Furthermore, it isn't clear in which car Volkswagen will offer its hydrogen fuel cell drivetrain. Volkswagen is keen on flexible and modular platforms, where one car -- Golf, say -- can be offered with any kind of drivetrain, such as gasoline, diesel, hybrid, electric, etc.
Hydrogen fuel cell cars require a lot of space for the hydrogen tanks. However, they are less weight sensitive than battery-electric cars because they can be refueled so much faster. Therefore, one might surmise that placing the hydrogen tanks in a SUV would be a good solution, which is what Hyundai did.
Volkswagen is widely expected to unveil in next year its U.S.-centric three-row SUV, which is scheduled to enter production in Tennessee in 2016. It would obviously fit all kinds of drivetrains: gasoline, diesel, hybrid, electric and hydrogen fuel cell.
Given that production is more than a full year away, however, it would seem premature to show it next month.
It might make more sense in Germany and Japan where gasoline and diesel prices are much higher -- upwards of $8 per gallon -- but in the United States it is hard to see how the consumer will be persuaded to buy hydrogen fuel cell cars without massive government subsidies. It seems like a giant waste of money, and where a future U.S. president or Congress could pull the plug on those subsidies overnight.
Hydrogen fuel cells look increasingly aren't economically viable in the context of increased U.S. production of oil and natural gas. With enough new refineries and pipelines, one could see a future where gasoline and diesel would once again cost less than $2 per gallon.
We see this in 2014 car sales in the United States. Relatively speaking, SUVs and pickup trucks are doing the best. Witness Jeep being up 45% and Subaru up 20%. Plug-in electric cars are also up this year, but non-plug-in hybrids are down. Hybrids struggle to break 3% of the car market, and plug-in electrics remain below 1%.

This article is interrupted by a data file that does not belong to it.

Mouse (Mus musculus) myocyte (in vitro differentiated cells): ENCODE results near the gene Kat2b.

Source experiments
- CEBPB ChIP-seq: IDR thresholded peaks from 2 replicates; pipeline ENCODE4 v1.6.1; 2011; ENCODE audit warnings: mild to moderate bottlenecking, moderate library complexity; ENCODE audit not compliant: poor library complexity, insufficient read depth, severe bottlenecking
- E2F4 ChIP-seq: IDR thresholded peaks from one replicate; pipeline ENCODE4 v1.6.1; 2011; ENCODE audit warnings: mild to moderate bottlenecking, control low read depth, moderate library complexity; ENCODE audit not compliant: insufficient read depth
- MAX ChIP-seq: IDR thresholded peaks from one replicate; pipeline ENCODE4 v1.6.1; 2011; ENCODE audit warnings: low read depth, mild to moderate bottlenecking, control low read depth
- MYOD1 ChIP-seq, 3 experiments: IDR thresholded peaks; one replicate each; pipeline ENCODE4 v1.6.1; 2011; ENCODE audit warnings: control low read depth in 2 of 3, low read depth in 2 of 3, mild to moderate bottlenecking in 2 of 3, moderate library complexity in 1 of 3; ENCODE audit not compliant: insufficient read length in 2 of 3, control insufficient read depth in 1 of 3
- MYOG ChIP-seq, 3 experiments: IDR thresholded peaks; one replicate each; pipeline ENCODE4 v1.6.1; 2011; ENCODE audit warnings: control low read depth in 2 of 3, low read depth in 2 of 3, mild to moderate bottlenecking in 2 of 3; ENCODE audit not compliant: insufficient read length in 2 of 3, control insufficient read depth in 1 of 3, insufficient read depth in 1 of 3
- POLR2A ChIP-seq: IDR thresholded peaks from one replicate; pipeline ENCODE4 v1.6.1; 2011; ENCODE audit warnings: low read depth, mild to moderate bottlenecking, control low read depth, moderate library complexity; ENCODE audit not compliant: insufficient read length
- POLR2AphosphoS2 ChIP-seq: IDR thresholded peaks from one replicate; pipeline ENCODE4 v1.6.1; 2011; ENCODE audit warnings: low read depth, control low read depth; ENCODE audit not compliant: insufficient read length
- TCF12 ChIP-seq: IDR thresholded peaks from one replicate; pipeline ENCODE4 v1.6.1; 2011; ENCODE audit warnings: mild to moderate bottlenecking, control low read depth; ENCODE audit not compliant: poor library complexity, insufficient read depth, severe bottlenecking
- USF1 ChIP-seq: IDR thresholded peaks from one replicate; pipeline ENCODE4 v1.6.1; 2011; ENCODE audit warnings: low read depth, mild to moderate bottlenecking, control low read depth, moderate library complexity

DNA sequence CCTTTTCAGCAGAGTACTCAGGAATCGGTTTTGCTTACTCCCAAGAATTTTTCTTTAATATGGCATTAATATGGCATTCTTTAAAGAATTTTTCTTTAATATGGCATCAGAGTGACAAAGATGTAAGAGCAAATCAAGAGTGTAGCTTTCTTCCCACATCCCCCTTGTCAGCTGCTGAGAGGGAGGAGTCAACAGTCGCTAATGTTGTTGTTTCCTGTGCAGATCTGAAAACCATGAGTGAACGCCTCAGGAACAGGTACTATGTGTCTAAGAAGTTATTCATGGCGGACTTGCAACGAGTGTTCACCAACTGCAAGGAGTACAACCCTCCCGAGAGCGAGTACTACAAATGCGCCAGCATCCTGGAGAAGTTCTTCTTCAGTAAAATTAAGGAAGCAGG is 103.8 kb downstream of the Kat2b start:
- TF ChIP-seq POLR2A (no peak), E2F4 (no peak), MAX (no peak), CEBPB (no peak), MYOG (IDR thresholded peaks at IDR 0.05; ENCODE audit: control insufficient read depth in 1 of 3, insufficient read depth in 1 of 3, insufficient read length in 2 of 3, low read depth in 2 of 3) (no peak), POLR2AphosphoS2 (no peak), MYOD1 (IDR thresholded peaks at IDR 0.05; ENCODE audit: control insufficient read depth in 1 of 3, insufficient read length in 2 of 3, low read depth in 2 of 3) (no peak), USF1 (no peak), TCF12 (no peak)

If the United States were running out of oil and gasoline/diesel started hitting $8 per gallon, it would be easier to see the beginning of viability for hydrogen fuel cells. As it stands, however, California's lurch into hydrogen fuel cell cars is exclusively a political force-feeding issue, in which the costs of compliance are spread across 99%-plus of the car-buying public.
All automakers stand ready to produce more fuel-efficient cars by virtue of downsizing engine power, if there is consumer demand for it. Numerous cars are already available for sale in the market with MPG ratings between 40 MPG and 50 MPG.
Plug-in hybrids are also available, and they can often yield blended MPG of 100 to 250, as most owners will be happy to show you.
The problem is that prospective buyers don't think these more fuel-efficient cars are worth it. There is an increasing abundance of oil, produced right here in the United Sates, and every brand new car sold in this country passes the government's stringent emissions standards.
It is in this context that Volkswagen, will likely join most other automakers and introduce a hydrogen fuel cell car next month. It will be a costly affair.
Volkwagon paid for a recent trip for the author to tour the company's Wolfsburg, Germany plant. At the time of publication, the author was short shares of Tesla.
This article is commentary by an independent contributor, separate from TheStreet's regular news coverage.